Out of Ammo? The Eroding Power of Central Banks
Since the financial crisis, central banks have slashed interest rates, purchased vast quantities of sovereign bonds and bailed out banks. Now, though, their influence appears to be on the wane with measures producing paltry results. Do they still have control?
Once every six weeks, the most powerful players in the global economy meet on the 18th floor of an ugly office building near the train station in the Swiss city of Basel. The group includes United States Federal Reserve Chair Janet Yellen and her counterpart at the European Central Bank (ECB), Mario Draghi, along with 16 other top monetary policy officials from Beijing, Frankfurt, Paris and elsewhere.
The attendees spend almost two hours exchanging views in a debate chaired by Bank of Mexico Governor Agustín Carstens. Waiters serve an exquisite meal and expensive wine as the central bankers talk about the economy, growth and market prices. No one keeps minutes, but the world's most influential money managers are convinced that the meetings help expand their knowledge in important ways. "We learn what makes our counterparts tick," says one attendee.
These closed-door meetings, which are held on Sunday evenings, have a long tradition. But ever since many central banks lowered their interest rates to almost zero, bought up sovereign debt and rescued banks, a new, critical undertone has crept into the dinner conversations. Monetary experts from emerging economies complain that the measures taken by Europeans and Americans are pushing unwanted speculative money their way. Western central bankers say they have come under growing political pressure. And recently, when the host of the meetings -- head of the Basel-based Bank for International Settlements Jaime Caruana -- speaks in one of his rare public appearances, he talks about "chronic post-crisis weakness" and "risk." Monetary institutions, says Caruana, are at "serious risk of exhausting the policy room for manoeuver over time."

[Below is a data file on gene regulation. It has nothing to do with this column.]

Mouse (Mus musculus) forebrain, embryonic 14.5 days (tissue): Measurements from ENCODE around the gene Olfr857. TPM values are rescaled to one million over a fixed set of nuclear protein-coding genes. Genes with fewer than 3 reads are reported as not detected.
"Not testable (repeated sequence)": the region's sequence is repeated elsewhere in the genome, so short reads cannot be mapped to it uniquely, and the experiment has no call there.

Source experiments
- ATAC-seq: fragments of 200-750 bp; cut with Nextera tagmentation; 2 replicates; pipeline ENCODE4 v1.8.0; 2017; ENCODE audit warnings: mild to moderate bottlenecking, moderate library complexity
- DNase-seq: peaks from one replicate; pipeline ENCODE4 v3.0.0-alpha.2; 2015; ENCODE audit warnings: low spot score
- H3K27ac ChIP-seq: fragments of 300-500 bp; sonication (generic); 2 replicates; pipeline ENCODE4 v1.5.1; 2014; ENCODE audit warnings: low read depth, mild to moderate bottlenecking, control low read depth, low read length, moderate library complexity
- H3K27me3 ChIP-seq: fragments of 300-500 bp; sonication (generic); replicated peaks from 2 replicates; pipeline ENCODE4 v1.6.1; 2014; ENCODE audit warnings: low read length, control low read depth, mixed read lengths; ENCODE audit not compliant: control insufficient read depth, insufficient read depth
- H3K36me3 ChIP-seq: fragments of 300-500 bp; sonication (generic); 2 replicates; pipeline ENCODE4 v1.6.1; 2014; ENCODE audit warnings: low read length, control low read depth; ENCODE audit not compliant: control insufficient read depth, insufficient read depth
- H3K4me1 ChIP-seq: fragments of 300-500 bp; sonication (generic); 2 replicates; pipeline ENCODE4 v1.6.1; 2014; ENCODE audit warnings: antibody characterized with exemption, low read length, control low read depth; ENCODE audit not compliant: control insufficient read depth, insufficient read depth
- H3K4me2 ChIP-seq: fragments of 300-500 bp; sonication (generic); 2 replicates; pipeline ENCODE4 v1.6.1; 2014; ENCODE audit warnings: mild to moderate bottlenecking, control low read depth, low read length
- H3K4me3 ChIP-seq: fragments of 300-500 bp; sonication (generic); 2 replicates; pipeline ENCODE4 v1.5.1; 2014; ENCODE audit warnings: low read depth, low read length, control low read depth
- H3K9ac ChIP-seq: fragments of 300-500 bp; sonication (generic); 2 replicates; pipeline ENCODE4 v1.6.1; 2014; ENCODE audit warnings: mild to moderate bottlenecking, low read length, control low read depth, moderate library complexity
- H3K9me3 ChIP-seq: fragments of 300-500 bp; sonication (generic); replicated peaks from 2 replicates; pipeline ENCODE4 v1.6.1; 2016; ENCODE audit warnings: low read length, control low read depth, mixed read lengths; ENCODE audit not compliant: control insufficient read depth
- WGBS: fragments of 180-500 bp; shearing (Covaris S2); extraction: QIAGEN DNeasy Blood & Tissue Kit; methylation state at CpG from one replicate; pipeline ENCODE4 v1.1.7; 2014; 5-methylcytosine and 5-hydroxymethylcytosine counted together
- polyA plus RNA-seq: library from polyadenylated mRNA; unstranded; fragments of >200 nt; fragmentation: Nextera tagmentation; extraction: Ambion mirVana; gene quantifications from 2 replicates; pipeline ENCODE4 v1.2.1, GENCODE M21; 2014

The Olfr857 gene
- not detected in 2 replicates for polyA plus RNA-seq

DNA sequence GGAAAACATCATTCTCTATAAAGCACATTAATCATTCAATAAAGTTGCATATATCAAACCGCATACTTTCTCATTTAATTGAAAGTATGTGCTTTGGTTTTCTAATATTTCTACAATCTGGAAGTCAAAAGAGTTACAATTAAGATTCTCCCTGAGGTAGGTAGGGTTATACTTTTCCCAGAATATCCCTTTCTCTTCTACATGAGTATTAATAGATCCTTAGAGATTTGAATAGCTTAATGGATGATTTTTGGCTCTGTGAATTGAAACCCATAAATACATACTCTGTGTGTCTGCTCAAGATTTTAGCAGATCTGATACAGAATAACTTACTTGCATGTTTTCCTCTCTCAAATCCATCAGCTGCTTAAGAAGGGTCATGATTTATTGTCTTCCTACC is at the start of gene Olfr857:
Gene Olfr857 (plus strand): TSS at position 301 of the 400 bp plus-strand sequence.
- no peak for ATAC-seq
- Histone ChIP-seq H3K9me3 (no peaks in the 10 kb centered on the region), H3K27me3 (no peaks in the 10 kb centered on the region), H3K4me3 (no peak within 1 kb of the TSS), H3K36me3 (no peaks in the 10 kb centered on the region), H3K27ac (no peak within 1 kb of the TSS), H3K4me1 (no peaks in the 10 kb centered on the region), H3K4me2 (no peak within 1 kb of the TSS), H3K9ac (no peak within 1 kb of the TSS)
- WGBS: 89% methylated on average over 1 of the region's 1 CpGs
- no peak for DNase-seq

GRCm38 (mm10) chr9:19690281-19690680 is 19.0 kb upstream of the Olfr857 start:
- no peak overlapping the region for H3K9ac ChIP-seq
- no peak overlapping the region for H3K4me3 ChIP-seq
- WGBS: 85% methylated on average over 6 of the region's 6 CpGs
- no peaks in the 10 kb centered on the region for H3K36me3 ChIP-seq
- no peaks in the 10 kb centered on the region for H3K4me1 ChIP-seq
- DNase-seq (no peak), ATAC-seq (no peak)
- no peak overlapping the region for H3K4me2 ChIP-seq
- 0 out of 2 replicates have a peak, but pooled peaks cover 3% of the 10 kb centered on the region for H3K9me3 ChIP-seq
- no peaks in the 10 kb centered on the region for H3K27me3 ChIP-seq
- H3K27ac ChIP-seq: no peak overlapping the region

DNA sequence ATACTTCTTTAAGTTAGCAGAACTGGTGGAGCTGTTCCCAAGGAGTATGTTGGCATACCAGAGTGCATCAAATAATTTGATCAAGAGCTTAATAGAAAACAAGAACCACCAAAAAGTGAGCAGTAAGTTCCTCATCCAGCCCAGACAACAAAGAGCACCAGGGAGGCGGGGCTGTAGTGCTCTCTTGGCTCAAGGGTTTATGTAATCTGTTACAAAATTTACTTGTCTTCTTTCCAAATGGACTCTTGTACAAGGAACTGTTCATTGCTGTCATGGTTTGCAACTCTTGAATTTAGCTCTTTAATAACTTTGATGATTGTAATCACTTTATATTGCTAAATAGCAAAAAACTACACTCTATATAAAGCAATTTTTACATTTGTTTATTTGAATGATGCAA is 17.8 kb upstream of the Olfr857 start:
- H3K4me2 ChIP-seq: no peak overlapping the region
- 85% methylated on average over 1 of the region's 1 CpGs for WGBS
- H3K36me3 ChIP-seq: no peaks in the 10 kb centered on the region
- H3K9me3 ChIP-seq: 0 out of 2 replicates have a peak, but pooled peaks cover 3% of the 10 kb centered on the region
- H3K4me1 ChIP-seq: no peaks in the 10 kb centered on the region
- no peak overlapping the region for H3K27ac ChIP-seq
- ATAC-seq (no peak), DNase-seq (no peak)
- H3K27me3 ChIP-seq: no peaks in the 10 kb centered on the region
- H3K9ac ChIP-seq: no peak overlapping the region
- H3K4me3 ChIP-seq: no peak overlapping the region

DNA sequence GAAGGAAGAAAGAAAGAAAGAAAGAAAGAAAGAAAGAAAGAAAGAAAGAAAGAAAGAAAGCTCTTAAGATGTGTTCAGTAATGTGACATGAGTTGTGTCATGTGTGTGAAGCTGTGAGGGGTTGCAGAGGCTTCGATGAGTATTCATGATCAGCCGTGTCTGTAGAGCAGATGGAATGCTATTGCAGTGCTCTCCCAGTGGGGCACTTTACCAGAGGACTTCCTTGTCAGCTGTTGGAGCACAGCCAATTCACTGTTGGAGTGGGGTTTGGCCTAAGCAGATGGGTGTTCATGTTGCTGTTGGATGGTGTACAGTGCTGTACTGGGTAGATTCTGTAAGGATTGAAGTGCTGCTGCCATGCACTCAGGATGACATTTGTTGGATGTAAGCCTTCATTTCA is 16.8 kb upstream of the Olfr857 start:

These are unusual words, especially now that the world's central bankers, five years after the Lehman crash, are more powerful than ever. They set interest rates and control the money supply, oversee governments and banks and, like Bank of England Governor Mark Carney, are treated a bit like movie stars by the public.
To an extent unprecedented in postwar history, monetary watchdogs -- who are not elected and are usually independent of their countries' governments -- determine what happens in politics and on the markets. They are the new "masters of the universe." Yet their internal discussions on the effects of their power do not give the impression of resounding success. Growth is limping along in the world's major economies; banks, households and governments are deeply in debt; and the bankers' so-called unconventional monetary policy is running up against its limits everywhere.
Holding onto the Wheel
In the United States, the members of the Federal Reserve Board of Governors are grappling with the question of when they should stop spending trillions to buy up treasury bonds. In the United Kingdom, the central bank is confusing the public with contradictory announcements about future interest-rate decisions. And in Europe, the divided monetary watchdogs on the ECB Council are searching for a way to combat low inflation rates.
At the most recent meeting of the International Monetary Fund (IMF) in Washington, financial policy experts and bank industry executives urged central banker governors to continue their policy of cheap money. More bond purchases were discussed, as were negative interest rates and central bank deals involving collateralized debt securities. It almost seems as though monetary policy officials are now being asked to come up with as many financial innovations as investment bankers once did.
The central bank heads aren't particularly impressed. They are more inclined to believe they have done enough already and wonder whether their actions might now be doing more harm than good. Interviews with central bankers and monetary theorists leave the impression of a vast cognitive divide: Whereas the public wants central banks to continue driving the economy, bank heads feel they are increasingly no longer the only ones holding onto the wheel.
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